This week, we’re going to talk a little about saving. Sixteen states offer tax holidays during the year, a tax-free day or two of purchasing certain items, like hunting gear and weather-preparedness products. Several of those states have specific back-to-school sales tax holidays targeting school supplies. It’s a popular but controversial tool meant to help people save a few dollars as they stock up on pencils and notebooks for the year and give local businesses a bump.
But Meg Wiehe isn’t buying it. She’s the deputy director at the Institute on Taxation and Economic Policy, a nonprofit, nonpartisan think tank that studies the effects of tax policy. She said there are very few winners in this game, and some significant losers, too.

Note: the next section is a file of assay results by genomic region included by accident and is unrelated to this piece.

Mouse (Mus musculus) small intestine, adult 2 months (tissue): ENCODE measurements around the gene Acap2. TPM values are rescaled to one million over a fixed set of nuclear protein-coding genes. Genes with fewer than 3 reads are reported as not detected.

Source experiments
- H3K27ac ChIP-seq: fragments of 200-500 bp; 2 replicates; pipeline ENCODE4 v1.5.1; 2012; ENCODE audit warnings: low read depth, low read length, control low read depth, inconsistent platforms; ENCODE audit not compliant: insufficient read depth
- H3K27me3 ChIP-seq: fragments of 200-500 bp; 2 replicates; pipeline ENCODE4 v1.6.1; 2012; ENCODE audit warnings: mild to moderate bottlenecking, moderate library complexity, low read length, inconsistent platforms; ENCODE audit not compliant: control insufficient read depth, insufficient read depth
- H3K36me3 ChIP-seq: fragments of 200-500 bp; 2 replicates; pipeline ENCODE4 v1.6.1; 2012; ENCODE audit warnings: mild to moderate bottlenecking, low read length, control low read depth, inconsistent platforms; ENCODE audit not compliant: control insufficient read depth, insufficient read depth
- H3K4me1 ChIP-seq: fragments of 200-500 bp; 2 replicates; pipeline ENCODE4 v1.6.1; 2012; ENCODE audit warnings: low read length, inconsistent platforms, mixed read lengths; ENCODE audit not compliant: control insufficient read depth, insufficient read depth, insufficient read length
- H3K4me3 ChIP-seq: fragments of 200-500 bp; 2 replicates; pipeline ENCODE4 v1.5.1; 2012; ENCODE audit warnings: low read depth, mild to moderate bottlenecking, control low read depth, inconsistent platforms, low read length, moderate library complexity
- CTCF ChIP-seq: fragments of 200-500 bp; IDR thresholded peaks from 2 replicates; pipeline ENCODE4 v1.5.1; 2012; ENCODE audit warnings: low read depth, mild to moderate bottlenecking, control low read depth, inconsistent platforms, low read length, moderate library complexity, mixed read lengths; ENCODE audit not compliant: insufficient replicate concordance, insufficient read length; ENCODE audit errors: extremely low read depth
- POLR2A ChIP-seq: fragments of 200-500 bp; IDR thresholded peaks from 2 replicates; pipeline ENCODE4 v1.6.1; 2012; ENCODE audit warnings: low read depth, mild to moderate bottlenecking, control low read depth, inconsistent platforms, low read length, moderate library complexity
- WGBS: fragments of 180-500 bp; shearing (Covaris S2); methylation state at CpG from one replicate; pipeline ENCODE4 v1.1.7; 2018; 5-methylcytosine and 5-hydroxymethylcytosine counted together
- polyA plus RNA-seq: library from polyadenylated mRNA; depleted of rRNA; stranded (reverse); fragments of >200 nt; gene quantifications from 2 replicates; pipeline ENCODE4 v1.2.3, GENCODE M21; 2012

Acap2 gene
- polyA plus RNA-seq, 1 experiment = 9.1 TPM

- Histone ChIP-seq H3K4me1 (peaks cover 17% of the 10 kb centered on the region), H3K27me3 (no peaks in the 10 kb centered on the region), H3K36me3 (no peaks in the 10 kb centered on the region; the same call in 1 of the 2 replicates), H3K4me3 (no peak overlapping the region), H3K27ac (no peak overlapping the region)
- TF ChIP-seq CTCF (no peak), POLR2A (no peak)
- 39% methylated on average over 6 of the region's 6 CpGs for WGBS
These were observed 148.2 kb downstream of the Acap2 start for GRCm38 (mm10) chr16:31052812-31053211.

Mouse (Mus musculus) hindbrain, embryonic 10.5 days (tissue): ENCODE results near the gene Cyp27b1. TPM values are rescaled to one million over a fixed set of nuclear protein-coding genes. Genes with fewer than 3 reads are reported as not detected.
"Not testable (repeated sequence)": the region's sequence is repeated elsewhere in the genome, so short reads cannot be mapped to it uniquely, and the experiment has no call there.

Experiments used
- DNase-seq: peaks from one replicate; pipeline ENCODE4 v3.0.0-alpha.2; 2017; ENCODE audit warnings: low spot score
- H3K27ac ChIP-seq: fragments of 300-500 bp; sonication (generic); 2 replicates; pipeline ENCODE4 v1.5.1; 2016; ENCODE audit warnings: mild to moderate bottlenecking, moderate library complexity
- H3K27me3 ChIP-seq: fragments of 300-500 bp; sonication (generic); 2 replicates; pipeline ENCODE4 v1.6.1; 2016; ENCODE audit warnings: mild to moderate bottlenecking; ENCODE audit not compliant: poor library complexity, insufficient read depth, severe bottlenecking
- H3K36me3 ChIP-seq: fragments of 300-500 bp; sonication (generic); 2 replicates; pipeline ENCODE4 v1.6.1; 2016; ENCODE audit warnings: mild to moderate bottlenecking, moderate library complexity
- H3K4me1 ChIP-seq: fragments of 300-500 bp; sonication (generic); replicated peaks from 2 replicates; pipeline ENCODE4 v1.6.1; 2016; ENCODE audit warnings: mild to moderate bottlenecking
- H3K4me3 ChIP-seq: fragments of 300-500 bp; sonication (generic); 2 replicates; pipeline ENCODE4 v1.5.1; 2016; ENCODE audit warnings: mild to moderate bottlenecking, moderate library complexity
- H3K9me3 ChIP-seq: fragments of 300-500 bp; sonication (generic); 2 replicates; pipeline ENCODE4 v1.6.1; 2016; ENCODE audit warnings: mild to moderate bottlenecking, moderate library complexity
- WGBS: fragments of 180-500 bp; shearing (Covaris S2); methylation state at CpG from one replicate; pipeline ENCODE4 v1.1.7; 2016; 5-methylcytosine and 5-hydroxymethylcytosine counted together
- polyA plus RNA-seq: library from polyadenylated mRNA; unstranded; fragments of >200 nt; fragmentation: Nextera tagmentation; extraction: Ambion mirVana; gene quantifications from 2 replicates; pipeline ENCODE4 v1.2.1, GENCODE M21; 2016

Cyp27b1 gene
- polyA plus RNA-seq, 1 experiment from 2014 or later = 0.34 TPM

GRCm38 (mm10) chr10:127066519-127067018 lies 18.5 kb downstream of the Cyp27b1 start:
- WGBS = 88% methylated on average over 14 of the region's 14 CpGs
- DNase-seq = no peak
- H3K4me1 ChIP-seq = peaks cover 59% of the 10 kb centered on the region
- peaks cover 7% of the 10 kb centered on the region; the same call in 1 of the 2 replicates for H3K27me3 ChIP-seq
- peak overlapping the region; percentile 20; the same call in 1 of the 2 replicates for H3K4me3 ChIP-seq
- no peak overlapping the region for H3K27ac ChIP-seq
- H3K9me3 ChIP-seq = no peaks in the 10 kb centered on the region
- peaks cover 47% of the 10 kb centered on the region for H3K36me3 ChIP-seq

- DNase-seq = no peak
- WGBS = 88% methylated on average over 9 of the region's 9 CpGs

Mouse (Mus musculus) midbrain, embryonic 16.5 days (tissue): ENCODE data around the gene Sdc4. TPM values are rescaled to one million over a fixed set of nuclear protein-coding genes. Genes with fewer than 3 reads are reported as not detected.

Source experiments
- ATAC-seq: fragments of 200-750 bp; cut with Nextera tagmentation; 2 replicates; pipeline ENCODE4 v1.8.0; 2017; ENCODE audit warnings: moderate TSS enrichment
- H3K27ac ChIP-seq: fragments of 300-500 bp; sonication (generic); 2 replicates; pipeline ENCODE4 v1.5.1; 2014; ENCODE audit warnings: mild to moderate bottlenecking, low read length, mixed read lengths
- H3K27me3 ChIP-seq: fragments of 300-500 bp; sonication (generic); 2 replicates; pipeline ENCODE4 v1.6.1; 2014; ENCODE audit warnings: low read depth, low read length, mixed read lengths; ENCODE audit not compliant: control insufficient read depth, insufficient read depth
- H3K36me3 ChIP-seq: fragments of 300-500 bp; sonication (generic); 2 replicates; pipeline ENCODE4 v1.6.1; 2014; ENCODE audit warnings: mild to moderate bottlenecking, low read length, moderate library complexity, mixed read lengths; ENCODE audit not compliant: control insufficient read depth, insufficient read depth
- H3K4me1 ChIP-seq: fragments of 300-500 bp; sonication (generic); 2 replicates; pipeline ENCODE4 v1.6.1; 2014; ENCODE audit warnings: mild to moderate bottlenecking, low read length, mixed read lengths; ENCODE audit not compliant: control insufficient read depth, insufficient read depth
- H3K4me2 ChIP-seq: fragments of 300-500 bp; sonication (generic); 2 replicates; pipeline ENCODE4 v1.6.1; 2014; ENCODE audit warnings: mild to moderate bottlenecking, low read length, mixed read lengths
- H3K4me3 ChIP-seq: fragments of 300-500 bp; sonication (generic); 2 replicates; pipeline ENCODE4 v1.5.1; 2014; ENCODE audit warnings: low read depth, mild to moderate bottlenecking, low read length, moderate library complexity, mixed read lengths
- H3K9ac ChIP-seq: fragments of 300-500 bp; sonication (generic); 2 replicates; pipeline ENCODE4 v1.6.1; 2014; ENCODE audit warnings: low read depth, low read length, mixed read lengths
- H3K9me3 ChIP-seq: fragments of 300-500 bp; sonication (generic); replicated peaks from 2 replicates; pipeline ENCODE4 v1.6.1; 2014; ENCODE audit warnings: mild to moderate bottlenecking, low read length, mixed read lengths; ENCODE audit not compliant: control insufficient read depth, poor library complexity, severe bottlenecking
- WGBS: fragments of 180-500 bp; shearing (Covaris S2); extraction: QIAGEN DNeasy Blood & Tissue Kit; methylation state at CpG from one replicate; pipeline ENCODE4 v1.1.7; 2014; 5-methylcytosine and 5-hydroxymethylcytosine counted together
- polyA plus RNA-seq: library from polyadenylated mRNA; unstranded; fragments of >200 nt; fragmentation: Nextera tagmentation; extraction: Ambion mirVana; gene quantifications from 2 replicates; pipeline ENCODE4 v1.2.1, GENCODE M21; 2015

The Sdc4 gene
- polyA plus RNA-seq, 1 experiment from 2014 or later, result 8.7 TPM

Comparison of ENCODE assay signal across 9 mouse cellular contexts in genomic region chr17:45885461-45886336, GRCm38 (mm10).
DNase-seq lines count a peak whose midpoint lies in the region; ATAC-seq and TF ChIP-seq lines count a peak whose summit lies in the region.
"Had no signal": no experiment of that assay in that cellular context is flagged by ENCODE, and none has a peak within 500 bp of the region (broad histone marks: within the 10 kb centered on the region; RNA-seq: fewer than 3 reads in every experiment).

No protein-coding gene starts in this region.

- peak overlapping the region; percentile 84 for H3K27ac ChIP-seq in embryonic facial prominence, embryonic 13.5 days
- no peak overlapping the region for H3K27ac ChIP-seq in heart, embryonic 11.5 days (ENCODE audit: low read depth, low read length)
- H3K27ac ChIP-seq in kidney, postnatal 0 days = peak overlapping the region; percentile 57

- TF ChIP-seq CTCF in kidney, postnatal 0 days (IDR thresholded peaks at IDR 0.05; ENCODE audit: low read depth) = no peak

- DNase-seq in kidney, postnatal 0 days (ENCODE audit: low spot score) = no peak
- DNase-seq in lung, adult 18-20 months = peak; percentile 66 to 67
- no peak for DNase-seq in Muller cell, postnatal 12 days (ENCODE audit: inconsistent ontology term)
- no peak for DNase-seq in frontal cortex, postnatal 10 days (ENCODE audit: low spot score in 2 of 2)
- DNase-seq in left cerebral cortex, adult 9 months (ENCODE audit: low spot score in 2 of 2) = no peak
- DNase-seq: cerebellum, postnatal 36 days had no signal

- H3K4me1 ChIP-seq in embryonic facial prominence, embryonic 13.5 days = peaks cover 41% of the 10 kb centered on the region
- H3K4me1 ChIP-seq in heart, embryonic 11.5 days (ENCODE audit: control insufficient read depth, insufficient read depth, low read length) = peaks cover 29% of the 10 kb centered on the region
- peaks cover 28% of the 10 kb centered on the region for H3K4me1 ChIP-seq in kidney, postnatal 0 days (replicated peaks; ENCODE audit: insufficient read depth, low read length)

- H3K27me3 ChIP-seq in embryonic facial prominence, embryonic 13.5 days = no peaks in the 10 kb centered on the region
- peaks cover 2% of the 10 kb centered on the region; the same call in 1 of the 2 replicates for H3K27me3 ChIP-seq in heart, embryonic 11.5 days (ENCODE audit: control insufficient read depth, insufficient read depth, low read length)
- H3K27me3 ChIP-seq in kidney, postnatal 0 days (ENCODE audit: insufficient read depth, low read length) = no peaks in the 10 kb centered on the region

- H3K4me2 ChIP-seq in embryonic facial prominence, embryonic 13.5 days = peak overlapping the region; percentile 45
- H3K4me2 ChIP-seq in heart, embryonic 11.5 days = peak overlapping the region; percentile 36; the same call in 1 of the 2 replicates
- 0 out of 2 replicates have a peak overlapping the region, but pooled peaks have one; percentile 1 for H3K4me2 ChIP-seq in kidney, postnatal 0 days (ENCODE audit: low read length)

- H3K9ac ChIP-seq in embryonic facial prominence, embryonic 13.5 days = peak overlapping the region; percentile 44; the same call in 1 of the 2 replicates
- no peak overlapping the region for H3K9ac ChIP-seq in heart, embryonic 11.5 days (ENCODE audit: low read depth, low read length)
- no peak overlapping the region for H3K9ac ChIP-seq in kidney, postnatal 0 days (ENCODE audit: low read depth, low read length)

“Ultimately, I really think that it benefits lawmakers more than anyone,” Wiehe said. “If you’re a lawmaker … you get all this free advertising. Retailers are doing all the work for you, and it looks like you’re doing something great for your constituents.”
And, she said, research has found that there’s no real benefit to retailers, who expect to see increased traffic in their stores. But consumers are simply shifting the timing of school purchases that they would make anyway.
“The taxpayers themselves, those getting the break, not really the winners either for a number of reasons,” Wiehe said. Read more